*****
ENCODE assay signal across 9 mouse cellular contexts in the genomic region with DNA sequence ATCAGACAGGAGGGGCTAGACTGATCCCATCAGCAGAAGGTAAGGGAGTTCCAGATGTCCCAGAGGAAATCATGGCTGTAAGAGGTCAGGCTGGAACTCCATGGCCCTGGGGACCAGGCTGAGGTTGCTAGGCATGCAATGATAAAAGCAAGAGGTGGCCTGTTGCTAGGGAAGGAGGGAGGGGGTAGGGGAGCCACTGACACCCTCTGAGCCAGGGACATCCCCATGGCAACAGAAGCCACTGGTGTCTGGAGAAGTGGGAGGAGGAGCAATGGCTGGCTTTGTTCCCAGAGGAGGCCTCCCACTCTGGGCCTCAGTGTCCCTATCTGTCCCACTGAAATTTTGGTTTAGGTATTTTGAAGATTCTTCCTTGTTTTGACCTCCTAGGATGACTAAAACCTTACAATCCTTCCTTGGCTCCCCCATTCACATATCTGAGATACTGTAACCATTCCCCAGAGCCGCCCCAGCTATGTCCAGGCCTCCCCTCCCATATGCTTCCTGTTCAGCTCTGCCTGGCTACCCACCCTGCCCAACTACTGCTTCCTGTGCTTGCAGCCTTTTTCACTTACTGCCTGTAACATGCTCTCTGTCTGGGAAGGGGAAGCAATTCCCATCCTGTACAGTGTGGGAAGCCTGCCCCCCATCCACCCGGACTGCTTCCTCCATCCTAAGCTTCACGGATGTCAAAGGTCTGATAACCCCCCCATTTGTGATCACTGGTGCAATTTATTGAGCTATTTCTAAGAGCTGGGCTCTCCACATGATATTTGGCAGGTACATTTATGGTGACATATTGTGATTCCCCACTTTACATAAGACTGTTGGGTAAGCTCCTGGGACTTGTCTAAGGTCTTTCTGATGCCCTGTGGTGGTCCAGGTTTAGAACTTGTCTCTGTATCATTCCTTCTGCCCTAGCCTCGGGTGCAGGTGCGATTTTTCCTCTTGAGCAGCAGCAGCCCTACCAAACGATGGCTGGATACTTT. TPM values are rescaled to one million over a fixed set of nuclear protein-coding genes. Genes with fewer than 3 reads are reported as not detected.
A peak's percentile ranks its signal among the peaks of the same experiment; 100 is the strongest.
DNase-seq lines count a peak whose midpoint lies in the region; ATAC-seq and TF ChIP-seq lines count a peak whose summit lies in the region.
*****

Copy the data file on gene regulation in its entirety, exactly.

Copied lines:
ENCODE assay signal across 9 mouse cellular contexts in the genomic region with DNA sequence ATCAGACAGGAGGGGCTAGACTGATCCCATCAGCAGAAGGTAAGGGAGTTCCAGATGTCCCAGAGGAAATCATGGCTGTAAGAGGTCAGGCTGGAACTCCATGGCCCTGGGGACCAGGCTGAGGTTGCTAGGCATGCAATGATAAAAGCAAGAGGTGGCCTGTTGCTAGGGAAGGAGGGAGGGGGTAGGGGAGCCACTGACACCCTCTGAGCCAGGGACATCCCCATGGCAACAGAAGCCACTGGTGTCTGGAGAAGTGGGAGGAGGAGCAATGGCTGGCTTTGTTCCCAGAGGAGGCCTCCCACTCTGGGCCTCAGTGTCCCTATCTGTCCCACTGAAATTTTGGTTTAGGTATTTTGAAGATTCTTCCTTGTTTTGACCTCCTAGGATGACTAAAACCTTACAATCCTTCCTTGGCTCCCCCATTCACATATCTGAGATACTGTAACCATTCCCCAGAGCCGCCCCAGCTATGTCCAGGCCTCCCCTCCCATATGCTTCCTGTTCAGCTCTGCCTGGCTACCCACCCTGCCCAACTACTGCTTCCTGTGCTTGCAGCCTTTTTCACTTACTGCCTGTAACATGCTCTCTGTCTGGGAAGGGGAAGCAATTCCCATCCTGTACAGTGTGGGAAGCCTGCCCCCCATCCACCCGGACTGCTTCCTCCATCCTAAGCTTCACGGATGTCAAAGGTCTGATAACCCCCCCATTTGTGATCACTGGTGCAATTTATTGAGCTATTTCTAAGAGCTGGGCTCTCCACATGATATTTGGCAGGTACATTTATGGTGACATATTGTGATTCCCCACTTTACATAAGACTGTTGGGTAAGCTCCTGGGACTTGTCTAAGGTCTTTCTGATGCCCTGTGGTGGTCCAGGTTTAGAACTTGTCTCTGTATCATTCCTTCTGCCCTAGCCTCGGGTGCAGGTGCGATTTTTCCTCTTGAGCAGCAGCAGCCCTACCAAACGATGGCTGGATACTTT. TPM values are rescaled to one million over a fixed set of nuclear protein-coding genes. Genes with fewer than 3 reads are reported as not detected.
A peak's percentile ranks its signal among the peaks of the same experiment; 100 is the strongest.
DNase-seq lines count a peak whose midpoint lies in the region; ATAC-seq and TF ChIP-seq lines count a peak whose summit lies in the region.